Investment in semiconductor startups pales in comparison to Internet and software ventures. One of the larger rounds this year went to Goleta, Calif.-based Transphorm, which announced in July that it raised USD 70 million in a deal led by a KKR growth fund. In fact, there is a bit of a run on startups like Transphorm that aim to exploit Gallium Nitride’s low-power properties in new devices and systems. As a group they raised USD 100 million, according to electroiq… which is the same as what Uber reportedly raised from just one investor this week.
The venture capital (VC) view is that semiconductor startups are too risky, cost too much to get to scale, take too long and the exits offer low multiples, not to mention the sector’s spectacular flameouts. It is a contrarian bet, the territory of the corporate venture arm of companies like Intel, Foxconn, Applied Materials, Samsung and Tokyo Electron. (See Corporate VCs Have a Field Day in High(er) Tech )
Venture capital firms have been “smitten” by faster returns on software or Internet ventures, but venture capital investments are beginning to “swing back”, said Vincent Roche, CEO of Analog Devices in an interview published late last year by McKinsey & Co.
Silicon engineers and entrepreneurs are not waiting for VC to start swinging back. They just keep doing startups. “As larger chip operations around the world shed staff, those let-go employees in aggregate are very creative about finding a way to move their careers and ideas forward,” said Peter Clarke, an editor with EE Times Europe and a curator of the Silicon 60 listing of emerging electronics startups when DealMarket Digest reached out for comment.
Entrepreneurial engineers know what industry executives like Roche know: chip technologies are still relevant. “Even software-as-a-service and cloud players rely on advances in hardware,” said Dan Armbrust, CEO and co-founder of Silicon Catalyst (pictured left) in a phone interview with DealMarket Digest.
Entrepreneurs are executing “capital light” business plans whether by necessity or by design. The recently formed incubator, Silicon Catalyst, is part of that trend. Its founders acknowledge that a team can indeed spend USD 100 million starting up a semiconductor company, but “it is not necessary or typical”. It is even possible to use a crowdfunding platform to raise financing as Adapteva did.
IP licensing and systems development business models, which require less capital and offer faster time to revenue, are the type that Armbrust’s team target. Furthermore, Silicon Catalyst’s model for early stage “silicon solution” ventures aims to lower some of the risks and provide the kind of support that minimizes investment. Such ventures also tend to be more affordable for angel investors, less reliant on attracting venture capital funds. (Read more Silicon Catalyst aims to incubate Silicon Valley semiconductor startups.)
The world’s chipmakers are waking up to the fact that they don’t have much of an innovation pipeline to address newer opportunities. While many of the market leaders have launched corporate venture arms to expedite things, industry consolidation ishaving an effect. The number of publicly traded semiconductor firms fell from 152 in 2008 to just 108 by early 2015, according to Armbrust. Indeed, there was USD 79.7 billion in semiconductor industry M&A by mid-July, a volume not seen since 2000 when M&A hit USD 115.5 billion, according to Reuters. (The IC Insights graph here shows the trend.)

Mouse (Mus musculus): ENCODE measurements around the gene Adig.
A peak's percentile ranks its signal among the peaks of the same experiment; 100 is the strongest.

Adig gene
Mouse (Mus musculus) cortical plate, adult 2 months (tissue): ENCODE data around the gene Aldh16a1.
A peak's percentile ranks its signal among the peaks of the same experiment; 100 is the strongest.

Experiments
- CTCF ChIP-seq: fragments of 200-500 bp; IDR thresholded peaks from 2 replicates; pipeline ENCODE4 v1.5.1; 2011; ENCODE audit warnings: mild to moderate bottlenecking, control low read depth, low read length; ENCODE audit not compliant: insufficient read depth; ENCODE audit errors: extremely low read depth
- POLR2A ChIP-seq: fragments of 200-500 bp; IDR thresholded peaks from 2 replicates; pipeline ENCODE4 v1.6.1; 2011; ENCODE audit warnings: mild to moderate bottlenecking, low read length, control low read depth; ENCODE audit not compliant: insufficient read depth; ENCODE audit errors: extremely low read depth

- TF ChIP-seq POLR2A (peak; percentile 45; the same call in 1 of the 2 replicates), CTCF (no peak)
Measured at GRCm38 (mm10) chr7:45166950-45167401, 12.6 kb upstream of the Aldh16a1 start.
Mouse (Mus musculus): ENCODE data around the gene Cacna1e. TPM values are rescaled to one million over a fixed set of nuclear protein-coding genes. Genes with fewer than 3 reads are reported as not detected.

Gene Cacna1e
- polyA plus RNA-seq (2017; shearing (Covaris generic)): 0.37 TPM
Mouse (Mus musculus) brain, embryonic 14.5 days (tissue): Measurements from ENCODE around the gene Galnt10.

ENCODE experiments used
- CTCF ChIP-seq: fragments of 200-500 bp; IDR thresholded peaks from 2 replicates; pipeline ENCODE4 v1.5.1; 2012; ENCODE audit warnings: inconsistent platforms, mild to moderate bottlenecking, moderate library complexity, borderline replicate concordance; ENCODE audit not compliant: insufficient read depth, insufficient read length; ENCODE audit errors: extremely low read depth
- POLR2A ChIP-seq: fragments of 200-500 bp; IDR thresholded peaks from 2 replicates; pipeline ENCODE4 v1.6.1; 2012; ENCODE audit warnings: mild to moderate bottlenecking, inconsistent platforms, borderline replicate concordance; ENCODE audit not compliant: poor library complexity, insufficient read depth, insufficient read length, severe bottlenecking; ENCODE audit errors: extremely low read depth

Consolidation has an impact. What is left are large well-managed companies attuned to Wall Street’s expectations of having rationalized R&D investment. “To grow, these companies will continually need to supplement their internal efforts through acquisitions of external innovation. It is a complimentary outsourced R&D model popularized by companies like Google and Cisco,” said Armbrust.
Pent up demand for innovation produced by smaller and leaner ventures is important because getting acquired by a larger player is about the only exit ramp that is open for risk capital providers. “Similar to biotech, IPOs for semiconductor startups are rare,” said Armbrust.
New VC Funds
Several VCs with a track record in semiconductors were able to close funds this year. For example, Formation 8 in the US [See Formation 8 raises $500 million for second venture fund by Reuters] just closed a new fund, while Europe-oriented Capital-E closed one in the spring. CID Group in China, which has a track record backing Taiwanese and Chinese semiconductor ventures, announced in May a fund close, and Walden International, a Silicon Valley semiconductor veteran, is currently raising an India focused fund.
Meanwhile, established semiconductor companies are tapping SEMI, their industry association, to access innovators. Last year SEMI started to showcase startups to better connect incumbents and innovators at its annual SEMICON events. This year about the same number (30) signed up to exhibit in its “Innovation Village” in Dresden. [See The Economist’s coverage of last year’s showcase here]
DealMarket Digest asked Anne-Marie Dutron, General Director of SEMI Europe in Grenoble, about the level of interest. “I am constantly being approached by Chinese and Korean companies, some US ones too, to help them find startups. It’s really increased in the last year,” said Dutron.
DealMarket Digest notes that some of those large companies are not just scouting. Some, like Huawei, are buying. [Read more Huawei will use newly acquired Neul as beachhead into Internet of Things]. It is not clear if Roche’s prediction about venture capital swinging back will be very noticeable but one thing is clear, there are plenty of startups on a growth path. And while the founders might not necessarily create unicorns, there are quite likely some gazelles among them.